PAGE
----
For his part, Prof. Greatti (r.)told me, "In North Italy, where the corn is the most important crop, the bees did not die in 2009, and the same thing happened this year (second year of ban)."
Corn itself will produce without pollinators. But, in research described by some as "pivotal," Prof. Greatti has shown that bees ingest the poison by sipping dew from the corn leaves or grasses along fields planted with the treated seed.
So, just how much longer can Ag Canada and Health Canada keep their heads buried in the sand, ignoring this mounting evidence?
Keep in mind, the Government of Manitoba also has the power to suspend the use of pesticides, if it had the political will. Obviously, it does not, choosing instead to act as an agent for rich and powerful corporations like Bayer Crop Sciences, the brains behind neonicotinoids.
How much longer are we prepared to let these government agencies act as handmaidens to the chemical industry instead of protecting the interest of we, the people like they are supposed to?
COMMENTS: "Great article. Thanks for bringing awareness. Yes chemicals are poisoning everything. We should go back to the old ways and half the population would not be so fat and so sick. Pollenation is the essence of agriculture and horticulture. By the way love the photo used. Rated up. Keep writing." mrspleats, Toronto, CA
"Thanks, Larry, keep up the good work. I used to have sprays on 2 sides of my 1& 1/2 acres, but now the pasture on the other 2 sides was converted to corn & soybeans, and I can't overwinter honeybees. They are too weak from sprays to make it through the winter. To me, 'chemical farmers' aren't farmers, they are killers."
- === Andrea Fox wrote on July 14, 2010, 12:39PM : "Larry, GREAT story, I am so glad to hear about Piedmont's success. Finally a positive story that there is hope against CCD! If anyone in the region published a paper on the 2009 season, perhaps we could share the data with our legislators--U.S. and Canada. Maybe that would help them better understand what we're facing." -Andrea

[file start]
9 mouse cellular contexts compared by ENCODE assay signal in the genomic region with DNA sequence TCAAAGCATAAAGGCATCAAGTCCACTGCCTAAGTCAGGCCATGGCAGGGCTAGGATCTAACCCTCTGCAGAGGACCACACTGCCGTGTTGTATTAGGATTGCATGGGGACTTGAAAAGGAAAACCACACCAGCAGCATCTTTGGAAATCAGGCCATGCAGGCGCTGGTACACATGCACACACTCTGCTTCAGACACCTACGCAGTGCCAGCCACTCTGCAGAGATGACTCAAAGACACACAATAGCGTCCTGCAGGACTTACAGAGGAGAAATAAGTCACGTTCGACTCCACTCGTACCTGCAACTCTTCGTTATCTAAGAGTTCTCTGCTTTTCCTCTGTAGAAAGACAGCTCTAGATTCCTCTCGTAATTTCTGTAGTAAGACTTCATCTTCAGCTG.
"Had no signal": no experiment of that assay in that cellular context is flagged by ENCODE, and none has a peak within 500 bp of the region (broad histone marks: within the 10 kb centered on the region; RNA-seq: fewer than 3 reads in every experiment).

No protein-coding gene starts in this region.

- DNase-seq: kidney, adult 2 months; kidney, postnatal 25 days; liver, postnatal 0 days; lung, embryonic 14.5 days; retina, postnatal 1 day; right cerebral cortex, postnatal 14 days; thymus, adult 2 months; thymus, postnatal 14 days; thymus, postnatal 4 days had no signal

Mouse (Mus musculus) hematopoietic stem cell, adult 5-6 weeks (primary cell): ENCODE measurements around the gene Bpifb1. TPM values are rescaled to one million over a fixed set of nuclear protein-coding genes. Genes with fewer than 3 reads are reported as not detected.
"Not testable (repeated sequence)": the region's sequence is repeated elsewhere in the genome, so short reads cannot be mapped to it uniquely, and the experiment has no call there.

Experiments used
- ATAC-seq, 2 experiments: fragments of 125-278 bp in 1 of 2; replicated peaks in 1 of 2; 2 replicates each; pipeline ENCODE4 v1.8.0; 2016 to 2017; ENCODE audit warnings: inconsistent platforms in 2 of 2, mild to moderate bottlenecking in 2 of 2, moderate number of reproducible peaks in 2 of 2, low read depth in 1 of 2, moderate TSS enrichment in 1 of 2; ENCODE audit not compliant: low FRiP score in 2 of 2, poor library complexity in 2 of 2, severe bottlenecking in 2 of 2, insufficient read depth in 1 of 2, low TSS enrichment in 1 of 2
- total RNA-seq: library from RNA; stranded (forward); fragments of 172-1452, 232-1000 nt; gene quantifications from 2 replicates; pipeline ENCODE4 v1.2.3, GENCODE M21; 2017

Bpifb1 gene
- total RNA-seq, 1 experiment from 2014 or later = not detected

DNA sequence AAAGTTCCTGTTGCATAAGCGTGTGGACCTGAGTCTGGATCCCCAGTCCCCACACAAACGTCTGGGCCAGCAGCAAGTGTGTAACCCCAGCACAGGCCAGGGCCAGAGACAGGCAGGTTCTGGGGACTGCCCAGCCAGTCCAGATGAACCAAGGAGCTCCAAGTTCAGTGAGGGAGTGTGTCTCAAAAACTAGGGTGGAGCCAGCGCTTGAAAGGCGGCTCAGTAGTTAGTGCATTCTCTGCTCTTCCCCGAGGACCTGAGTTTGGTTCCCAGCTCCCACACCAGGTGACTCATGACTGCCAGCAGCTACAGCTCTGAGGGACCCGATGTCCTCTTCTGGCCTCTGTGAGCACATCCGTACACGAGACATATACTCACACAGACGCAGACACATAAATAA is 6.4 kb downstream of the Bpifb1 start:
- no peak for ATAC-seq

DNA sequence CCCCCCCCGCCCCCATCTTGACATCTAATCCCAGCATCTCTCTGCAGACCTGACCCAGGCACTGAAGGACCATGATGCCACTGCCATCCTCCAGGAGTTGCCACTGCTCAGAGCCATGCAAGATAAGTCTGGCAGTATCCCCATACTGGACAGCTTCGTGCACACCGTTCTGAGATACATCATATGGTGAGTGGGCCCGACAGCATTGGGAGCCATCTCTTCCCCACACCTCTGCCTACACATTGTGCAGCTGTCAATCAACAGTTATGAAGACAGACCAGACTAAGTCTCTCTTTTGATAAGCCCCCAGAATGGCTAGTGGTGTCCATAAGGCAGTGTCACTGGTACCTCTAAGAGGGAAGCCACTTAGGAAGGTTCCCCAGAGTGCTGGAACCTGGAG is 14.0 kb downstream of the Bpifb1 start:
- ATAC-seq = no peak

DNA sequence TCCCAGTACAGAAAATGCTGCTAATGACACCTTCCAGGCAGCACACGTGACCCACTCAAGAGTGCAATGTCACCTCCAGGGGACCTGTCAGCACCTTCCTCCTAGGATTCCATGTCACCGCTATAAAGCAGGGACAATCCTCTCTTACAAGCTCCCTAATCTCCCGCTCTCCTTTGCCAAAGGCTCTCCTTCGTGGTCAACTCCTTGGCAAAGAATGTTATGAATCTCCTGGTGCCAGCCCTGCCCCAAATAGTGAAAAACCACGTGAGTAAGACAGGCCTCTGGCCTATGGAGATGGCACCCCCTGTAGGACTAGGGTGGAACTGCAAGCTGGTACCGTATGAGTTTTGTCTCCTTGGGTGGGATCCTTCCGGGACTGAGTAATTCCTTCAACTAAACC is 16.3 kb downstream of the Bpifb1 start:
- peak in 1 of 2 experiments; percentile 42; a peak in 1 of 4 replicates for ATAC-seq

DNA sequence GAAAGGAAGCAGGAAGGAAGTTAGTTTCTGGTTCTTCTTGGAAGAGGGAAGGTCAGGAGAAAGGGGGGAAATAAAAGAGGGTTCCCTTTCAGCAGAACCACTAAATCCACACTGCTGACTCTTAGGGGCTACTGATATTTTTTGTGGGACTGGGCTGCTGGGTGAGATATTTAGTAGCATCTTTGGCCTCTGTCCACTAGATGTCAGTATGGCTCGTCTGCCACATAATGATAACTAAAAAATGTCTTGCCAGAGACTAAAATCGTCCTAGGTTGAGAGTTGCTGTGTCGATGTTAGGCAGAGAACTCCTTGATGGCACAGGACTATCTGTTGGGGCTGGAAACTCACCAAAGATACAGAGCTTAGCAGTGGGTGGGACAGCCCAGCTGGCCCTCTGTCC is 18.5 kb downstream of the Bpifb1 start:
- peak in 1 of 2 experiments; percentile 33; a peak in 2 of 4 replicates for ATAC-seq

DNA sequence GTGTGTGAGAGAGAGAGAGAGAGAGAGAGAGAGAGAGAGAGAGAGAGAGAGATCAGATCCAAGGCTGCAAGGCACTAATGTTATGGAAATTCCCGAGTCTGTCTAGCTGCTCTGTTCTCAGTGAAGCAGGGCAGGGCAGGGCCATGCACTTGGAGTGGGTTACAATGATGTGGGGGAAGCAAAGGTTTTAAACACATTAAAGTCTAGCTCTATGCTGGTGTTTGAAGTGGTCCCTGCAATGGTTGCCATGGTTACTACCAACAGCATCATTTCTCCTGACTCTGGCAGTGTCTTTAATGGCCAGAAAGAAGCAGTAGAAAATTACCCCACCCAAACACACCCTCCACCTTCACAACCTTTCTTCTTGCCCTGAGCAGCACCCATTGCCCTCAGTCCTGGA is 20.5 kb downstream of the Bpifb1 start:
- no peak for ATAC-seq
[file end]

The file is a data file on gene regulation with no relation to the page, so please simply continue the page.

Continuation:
Ag Input Sales Slump Due to Heavy Rains on Prairies
Big farm rig.
Wednesday, July 7, 2010
UK Inquiry Into "Climategate" Scandal Vindicates Researchers
Monday, July 5, 2010
Protecting the Urban Forest
Leaked G20 Documents: Canada Won't Cut Extra Subsidies for Fossil Fuels
EDITOR'S NOTE: Shame on you, Harper! You are doubtlessly the worse Prime Minister my country has ever known! l.p.
Sunday, July 4, 2010
Louisiana Calls on BP to Fund Mental Health Programs
Whale Killing - We Were Heard!
We did it! The proposal to legalise whale killing went down in flames in Morocco -- and our campaign helped to tip the balance.
In a few short weeks, we built the biggest whale-saving petition in history, signed by an extraordinary 1.2 million of us worldwide, and delivered it directly to key delegates at the International Whaling Commission meeting. In the end, the 24 year old whaling ban was upheld.
The pro-whaling lobby tried to use political favours to win a so called 'compromise' that amounts to a quota for hunting whales, but as tension grew in the closed-door talks, our massive petition became a top story on the BBC’s world news, and we worked with friendly negotiators and other allies to put pressure where it was most needed and draw greater global attention.
The Australian environment minister Peter Garrett received our petition for like-minded governments in front of the world's media and said “Thank you very much Avaaz. It is a great pleasure to be here and accept this petition ... I believe the people of the world’s voices need to be heard. I certainly hear them today."
The U.S. delegation greeted us saying -- “Avaaz! We saw your billboard at the airport!” and delegates were overheard excitedly discussing our giant real-time petition counter outside the meeting as it blew far past the million mark.
After the meeting, one European negotiator told us: "We've managed to keep the ban in place...I've been checking the petition online. I was very impressed by how fast the numbers are rising and seeing people signing from across the world.”